- Compile and install OpenChrome with the following commands:
make make install
- Now, you’ve got this awesome graphics driver that is going to work! But Ubuntu doesn’t know it yet. To tell Ubuntu about OpenChrome, you’re going to have to brave the hell of vi again. Take a deep breath, and enter
cd .. ls
until you are back in the directory that contains
- This file has sections, and in the section labeled “Device”, you need to add the following line:
Save and quit vi. And smile because you won’t need vi again!
- You’re done! Reboot the Mini-Note and start Ubuntu normally. Listen…do you hear drums? That’s the sound of sweet, sweet success.
- You might now have weird networking problems. I did. My solution was to clean out
Now that you have the GUI working, you can use gedit instead of vi. (Joy!) Open a terminal window and type this command:
sudo gedit /etc/network/interfaces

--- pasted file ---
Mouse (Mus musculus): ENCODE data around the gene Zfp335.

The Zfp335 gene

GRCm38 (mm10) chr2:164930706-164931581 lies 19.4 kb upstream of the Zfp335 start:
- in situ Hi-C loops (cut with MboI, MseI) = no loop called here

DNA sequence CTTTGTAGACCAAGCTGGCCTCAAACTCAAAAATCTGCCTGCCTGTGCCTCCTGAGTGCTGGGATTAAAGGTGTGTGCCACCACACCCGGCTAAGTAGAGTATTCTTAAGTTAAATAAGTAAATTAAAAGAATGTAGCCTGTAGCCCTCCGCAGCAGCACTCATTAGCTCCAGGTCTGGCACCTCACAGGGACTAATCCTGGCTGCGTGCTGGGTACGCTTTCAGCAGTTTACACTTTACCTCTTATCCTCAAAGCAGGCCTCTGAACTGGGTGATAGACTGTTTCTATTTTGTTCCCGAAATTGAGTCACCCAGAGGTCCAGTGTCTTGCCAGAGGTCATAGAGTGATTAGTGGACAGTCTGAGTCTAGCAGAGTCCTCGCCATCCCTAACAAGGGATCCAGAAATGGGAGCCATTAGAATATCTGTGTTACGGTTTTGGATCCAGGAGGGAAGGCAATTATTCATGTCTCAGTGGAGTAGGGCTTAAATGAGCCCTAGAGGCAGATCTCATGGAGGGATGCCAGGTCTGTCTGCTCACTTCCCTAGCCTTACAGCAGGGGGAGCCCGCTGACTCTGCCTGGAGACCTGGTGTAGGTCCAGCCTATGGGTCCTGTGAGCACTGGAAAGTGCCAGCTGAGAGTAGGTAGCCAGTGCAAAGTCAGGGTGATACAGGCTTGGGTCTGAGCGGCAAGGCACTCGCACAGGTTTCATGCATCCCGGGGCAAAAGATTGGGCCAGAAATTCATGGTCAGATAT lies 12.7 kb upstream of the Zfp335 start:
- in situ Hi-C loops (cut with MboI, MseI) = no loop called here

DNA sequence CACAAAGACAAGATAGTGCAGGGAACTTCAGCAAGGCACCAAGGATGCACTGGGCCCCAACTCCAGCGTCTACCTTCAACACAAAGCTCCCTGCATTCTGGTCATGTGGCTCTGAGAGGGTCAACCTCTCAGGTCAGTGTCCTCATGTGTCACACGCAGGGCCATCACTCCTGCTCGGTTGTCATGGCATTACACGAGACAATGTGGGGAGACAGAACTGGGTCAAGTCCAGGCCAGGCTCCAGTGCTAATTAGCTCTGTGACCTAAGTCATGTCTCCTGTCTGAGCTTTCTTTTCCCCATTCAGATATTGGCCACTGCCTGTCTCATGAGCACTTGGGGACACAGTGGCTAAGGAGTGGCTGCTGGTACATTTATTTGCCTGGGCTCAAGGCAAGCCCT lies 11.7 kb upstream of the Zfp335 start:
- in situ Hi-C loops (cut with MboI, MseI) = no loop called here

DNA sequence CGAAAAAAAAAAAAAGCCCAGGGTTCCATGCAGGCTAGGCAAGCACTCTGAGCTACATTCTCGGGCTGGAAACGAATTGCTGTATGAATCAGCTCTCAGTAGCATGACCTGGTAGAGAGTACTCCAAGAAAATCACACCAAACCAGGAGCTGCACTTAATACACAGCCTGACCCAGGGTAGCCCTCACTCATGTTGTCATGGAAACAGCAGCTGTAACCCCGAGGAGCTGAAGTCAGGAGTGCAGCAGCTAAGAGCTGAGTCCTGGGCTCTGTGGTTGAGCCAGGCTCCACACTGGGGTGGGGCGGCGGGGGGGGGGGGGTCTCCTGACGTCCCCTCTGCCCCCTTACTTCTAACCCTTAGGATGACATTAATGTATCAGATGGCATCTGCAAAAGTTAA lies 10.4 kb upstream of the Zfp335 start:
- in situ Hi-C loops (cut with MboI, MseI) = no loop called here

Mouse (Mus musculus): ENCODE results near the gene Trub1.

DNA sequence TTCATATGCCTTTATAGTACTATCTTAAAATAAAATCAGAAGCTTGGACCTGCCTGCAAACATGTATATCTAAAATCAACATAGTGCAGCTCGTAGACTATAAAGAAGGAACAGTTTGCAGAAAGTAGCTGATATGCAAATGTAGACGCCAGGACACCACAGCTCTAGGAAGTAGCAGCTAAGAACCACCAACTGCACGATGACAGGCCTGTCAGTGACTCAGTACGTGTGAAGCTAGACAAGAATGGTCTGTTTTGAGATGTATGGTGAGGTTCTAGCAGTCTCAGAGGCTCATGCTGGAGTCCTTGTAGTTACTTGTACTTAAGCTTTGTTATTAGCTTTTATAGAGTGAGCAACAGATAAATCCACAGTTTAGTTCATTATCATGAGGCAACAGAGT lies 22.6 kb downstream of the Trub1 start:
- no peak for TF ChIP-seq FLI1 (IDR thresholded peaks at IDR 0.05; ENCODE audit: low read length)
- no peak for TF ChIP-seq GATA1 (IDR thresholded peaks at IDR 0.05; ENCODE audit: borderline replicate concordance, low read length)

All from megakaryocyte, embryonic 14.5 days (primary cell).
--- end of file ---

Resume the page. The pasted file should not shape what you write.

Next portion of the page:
- Edit the file to look like this:
# This file describes the network interfaces available on your system # and how to activate them. For more information, see interfaces(5). # The loopback network interface
- You probably need to restart. Listen for those drums again! And let me know if it worked for you.
Update [3/3/09]: The file /etc/network/interfaces should look like this in the end:
# This file describes the network interfaces available on your system # and how to activate them. For more information, see interfaces(5). # The loopback network interface auto lo iface lo inet loopback
Update [3/7/09]: Forget everything I wrote about fixing the networking. I’m still not sure what’s up with it. I ended up installing wicd to replace Network Manager. I think that it’s working better, but time will tell.